Black tea refers to those leaves which have been plucked, withered and allowed to fully oxidize, creating dark brown to nearly black colors in the final leaf, and resulting in a liquor that is reddish to golden brown. In the west, we use the term “Black Tea” as it relates to the actual appearance of the leaves, whereas in China it is the liquor of the infused leaves that is used to name the tea. Thus in China what we refer to as Black Teas are usually Called Red Teas.
Unlike Green Tea, which can become bitter when water that is too hot is used to brew, Black Teas can take freshly boiled water. What is still important is the brew time. Black teas, brewed with water just off the boil, can steep best between 2 and 5 minutes.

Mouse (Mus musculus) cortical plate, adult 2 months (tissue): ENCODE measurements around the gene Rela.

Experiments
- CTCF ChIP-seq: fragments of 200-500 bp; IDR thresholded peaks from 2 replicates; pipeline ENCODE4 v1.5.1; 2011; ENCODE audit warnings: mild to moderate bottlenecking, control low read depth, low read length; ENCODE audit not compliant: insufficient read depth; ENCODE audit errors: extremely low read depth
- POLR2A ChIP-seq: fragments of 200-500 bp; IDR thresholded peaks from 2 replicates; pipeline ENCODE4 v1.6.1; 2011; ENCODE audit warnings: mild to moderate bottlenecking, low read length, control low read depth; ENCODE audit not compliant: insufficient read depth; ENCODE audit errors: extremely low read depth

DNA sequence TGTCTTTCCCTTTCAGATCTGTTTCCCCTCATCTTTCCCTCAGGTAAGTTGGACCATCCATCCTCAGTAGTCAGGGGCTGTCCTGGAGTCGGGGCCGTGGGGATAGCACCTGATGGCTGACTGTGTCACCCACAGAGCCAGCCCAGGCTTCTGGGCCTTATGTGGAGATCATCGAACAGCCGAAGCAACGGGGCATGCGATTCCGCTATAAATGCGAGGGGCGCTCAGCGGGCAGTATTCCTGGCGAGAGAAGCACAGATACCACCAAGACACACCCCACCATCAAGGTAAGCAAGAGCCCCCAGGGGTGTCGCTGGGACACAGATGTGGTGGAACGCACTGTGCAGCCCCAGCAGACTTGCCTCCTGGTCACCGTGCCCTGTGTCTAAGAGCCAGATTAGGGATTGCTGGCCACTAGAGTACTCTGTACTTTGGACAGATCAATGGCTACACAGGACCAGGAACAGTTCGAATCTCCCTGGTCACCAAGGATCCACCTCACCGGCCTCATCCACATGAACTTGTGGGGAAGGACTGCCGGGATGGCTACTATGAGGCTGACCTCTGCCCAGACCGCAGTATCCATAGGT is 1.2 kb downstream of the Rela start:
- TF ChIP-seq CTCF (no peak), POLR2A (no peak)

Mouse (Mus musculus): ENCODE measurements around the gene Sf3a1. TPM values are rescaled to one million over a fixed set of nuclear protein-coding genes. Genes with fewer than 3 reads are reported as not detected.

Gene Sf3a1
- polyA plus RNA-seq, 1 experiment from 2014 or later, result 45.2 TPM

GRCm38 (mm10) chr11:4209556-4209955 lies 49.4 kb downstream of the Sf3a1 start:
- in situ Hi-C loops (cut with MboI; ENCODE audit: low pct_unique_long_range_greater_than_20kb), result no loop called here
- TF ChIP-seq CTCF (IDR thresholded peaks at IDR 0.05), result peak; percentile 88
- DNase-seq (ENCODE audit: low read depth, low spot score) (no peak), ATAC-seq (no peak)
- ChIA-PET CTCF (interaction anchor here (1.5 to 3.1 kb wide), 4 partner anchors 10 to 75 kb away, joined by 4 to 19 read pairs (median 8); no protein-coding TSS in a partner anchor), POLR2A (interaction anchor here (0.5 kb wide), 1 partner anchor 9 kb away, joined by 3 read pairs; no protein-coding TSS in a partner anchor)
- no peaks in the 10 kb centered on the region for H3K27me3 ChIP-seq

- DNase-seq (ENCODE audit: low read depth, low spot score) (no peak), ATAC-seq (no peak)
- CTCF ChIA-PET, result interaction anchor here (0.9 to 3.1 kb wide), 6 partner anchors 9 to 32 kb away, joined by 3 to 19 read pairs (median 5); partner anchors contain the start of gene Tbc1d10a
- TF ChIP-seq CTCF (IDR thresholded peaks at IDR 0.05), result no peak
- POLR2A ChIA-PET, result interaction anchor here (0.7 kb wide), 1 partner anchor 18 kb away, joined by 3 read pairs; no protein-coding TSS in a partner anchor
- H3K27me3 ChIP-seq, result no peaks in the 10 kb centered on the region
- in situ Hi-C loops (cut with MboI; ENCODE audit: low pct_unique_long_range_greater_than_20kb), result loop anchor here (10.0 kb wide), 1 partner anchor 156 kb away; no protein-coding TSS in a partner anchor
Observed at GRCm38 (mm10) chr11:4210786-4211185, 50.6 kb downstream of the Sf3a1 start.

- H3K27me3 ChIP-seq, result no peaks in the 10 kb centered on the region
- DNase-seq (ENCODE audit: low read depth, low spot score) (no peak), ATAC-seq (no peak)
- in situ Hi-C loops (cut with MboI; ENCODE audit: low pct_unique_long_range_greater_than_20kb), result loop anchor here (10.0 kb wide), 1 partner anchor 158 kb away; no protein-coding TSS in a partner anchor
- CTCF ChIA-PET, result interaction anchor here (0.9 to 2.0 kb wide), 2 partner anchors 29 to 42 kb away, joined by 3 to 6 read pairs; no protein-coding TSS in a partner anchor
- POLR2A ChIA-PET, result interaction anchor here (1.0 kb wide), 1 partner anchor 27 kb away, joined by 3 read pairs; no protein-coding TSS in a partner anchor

Four our Victorian Breakfast, we recommend steeping for 3 to 4 minutes. This classic breakfast style tea is a Ceylon leaf grown at 1,000 feet, and performs well when steeped up to 5 minutes for some drinkers- though the tanins will be more prominent past 4 minutes, meaning the flavor will be tarter and more drying on the palate.
Our Imperial Breakfast, which uses the same Ceylon tea with the addition of Organic Rose Petals, will brew better at 2 minutes. This is because the subtle, sweet Rose Petals will be overpowered by the tea if steeped longer.
Our lovely Keemun can steep for up to 4 minutes, as the malty, smoky qualities become more apparent with longer time in water.
The best way to decide how to steep black tea is to begin timing your own infusions. Using your favorite brewing method, start steeping your preferred black tea and a timer in stop watch mode- try steeping at 2.3.4 and 5 minutes, starting anew batch each time. With patience and persistence, and using the time guidelines, you will find your sweet spot.